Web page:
BitTorrent, the purveyor of file sharing technology, announced that it is creating the opportunity for artists to charge for the download of “BitTorrent Bundles,” collections of music made available through the service. The creation of a so-called paywall is quite a change for BitTorrent, a service that is closely associated with piracy. BitTorrent provides the technology often used to share content illegally on the web, and in the past has been noticeably subdued in speaking out against piracy online. That is to say, BitTorrent made much of an effort to stop it.
It may well be that BitTorrent is finally figuring out that it costs money to create content. A case in point – BitTorrent is launching a Kickstarter project to launch a new scifi video series. If approximately 250,000 users are willing to pay $9.95 upfront to produce the series, they will gain access to 8 episodes. If the goal isn’t met, the series will not be produced. It is indeed a bold experiment to see if the BitTorrent audience, used to receiving its media for free, will be willing to finance original programming.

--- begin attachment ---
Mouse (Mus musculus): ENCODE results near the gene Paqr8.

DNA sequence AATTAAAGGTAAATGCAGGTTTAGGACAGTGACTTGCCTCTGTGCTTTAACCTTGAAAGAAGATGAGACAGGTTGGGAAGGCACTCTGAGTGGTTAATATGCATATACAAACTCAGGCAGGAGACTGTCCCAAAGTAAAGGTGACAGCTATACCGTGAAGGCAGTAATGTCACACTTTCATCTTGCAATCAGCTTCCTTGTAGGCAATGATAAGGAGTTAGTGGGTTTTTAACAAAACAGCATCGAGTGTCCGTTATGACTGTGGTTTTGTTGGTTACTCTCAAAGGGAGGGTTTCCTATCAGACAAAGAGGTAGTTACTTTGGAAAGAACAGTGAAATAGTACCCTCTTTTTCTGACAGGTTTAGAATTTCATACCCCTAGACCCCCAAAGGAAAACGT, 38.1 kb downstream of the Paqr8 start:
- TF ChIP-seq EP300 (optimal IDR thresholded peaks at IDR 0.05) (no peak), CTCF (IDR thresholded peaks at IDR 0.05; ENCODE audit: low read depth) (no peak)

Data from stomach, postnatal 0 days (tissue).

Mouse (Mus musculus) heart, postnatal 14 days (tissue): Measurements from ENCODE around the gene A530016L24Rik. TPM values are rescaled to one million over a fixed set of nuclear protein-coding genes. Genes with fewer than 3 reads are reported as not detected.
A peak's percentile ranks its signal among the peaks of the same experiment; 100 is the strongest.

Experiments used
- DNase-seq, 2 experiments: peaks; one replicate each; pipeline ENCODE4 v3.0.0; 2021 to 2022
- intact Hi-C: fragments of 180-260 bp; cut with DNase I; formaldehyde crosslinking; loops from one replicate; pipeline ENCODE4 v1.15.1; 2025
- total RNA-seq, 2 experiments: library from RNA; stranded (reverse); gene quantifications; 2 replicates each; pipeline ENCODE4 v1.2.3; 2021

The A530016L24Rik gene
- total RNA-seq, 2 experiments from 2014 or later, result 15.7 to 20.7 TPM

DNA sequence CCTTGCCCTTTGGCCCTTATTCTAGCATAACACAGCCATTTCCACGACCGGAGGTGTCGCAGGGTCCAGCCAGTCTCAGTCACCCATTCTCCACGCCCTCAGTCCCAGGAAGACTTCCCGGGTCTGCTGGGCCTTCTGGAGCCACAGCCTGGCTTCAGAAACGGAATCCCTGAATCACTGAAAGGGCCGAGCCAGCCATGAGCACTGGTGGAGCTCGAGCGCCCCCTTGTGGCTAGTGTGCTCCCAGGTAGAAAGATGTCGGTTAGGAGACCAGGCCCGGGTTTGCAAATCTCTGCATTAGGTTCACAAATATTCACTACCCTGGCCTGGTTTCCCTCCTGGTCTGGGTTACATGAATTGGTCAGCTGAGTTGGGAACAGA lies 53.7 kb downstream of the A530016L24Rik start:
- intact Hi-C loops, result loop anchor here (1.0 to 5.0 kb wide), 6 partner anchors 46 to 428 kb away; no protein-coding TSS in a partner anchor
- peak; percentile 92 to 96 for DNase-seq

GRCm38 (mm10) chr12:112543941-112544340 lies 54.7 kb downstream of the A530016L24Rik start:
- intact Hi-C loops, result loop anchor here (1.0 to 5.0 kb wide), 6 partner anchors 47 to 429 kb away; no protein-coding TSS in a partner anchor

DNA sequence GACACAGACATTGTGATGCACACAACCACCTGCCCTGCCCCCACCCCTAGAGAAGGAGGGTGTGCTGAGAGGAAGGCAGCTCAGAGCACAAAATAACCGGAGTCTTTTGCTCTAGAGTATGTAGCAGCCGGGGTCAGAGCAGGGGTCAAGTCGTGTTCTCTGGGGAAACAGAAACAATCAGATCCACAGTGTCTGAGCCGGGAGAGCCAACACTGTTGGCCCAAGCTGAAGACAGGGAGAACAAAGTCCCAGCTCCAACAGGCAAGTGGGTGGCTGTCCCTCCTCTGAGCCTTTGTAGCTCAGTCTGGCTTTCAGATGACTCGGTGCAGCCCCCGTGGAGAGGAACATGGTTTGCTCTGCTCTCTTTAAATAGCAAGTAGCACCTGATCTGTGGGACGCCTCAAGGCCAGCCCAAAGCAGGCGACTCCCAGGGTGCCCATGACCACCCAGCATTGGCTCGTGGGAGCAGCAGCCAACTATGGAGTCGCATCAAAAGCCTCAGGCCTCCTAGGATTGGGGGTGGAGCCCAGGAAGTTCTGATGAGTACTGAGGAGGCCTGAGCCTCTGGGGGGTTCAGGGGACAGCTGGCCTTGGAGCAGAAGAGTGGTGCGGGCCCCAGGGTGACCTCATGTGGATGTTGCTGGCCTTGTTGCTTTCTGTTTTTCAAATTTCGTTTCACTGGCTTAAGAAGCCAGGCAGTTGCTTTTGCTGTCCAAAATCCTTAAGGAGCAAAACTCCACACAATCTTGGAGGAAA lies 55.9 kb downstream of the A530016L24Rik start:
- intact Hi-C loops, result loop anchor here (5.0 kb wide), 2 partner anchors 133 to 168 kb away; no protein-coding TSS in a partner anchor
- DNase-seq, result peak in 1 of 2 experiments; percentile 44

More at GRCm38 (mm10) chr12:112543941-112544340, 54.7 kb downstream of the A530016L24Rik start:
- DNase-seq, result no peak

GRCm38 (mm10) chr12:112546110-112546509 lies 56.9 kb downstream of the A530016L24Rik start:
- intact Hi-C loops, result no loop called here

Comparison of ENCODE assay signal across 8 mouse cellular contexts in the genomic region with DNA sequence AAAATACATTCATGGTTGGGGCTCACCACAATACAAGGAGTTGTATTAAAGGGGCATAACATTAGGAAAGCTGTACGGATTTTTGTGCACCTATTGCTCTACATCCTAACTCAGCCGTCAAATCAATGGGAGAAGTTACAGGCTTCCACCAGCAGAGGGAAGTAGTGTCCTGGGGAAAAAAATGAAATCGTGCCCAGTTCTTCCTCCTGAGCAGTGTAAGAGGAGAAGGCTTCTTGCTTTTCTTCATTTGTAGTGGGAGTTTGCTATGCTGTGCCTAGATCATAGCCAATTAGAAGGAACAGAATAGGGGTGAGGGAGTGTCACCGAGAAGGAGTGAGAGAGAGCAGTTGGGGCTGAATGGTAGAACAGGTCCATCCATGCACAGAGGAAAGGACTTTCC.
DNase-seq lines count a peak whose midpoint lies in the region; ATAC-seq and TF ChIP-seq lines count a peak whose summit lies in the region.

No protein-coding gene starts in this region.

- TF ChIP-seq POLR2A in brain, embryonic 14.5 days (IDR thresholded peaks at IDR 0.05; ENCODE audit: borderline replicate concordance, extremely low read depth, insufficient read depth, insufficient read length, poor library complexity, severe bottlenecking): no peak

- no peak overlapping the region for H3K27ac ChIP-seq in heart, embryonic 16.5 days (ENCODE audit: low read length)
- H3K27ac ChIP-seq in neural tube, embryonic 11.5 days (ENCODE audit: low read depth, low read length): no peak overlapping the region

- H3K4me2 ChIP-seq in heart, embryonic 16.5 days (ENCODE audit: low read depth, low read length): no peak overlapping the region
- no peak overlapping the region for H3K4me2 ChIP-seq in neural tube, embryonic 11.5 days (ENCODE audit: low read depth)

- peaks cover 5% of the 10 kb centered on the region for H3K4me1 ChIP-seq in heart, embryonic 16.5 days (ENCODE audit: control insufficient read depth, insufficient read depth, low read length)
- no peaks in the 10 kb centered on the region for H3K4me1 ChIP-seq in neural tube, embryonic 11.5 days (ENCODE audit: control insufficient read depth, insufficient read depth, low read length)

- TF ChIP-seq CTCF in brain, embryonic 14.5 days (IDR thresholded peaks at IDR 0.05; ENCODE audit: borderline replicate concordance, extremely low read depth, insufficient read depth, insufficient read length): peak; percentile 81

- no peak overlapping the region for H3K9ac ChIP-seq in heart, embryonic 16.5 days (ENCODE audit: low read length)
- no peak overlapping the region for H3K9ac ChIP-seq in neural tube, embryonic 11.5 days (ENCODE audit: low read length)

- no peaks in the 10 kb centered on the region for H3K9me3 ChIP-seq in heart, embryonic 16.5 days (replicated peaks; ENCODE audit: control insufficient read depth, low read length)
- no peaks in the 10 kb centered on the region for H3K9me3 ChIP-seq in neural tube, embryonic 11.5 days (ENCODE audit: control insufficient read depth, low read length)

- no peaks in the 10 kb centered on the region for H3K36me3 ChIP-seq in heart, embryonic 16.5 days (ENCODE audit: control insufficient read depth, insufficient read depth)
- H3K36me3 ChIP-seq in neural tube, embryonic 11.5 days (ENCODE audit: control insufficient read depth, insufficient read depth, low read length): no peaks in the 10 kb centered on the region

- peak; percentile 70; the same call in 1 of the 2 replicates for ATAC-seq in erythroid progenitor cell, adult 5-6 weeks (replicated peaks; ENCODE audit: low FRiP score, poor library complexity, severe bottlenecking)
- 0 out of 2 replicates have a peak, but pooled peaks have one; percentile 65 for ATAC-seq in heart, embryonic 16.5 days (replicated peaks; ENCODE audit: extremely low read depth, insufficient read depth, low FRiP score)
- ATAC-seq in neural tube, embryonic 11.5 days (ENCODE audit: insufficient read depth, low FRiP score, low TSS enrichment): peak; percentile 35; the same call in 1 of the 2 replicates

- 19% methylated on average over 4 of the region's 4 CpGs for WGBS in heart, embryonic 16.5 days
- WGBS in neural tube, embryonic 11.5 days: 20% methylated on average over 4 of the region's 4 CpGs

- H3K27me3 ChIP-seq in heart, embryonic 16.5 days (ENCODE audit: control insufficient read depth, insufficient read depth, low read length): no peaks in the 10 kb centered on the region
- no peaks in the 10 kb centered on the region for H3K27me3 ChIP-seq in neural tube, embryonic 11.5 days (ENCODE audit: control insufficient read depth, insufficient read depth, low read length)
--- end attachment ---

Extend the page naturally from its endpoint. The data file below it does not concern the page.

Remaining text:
If produced the series, “Children of the Machine,” will be available as a BitTorrent Bundle. According to the plan, BitTorrent will receive a percentage of the sales of all of its bundles. The realization that content actually costs money may serve to set BitTorrent off in a new direction. Its success will depend in large measure on whether its core group of users is willing to underwrite the shift.
BitTorrent also has a bit of a PR challenge on its hands. The service has for so long been associated with piracy that it faces the challenge of convincing content owners and producers, from major Hollywood studios to independent content creators that it really places a priority on the recognition of their property rights.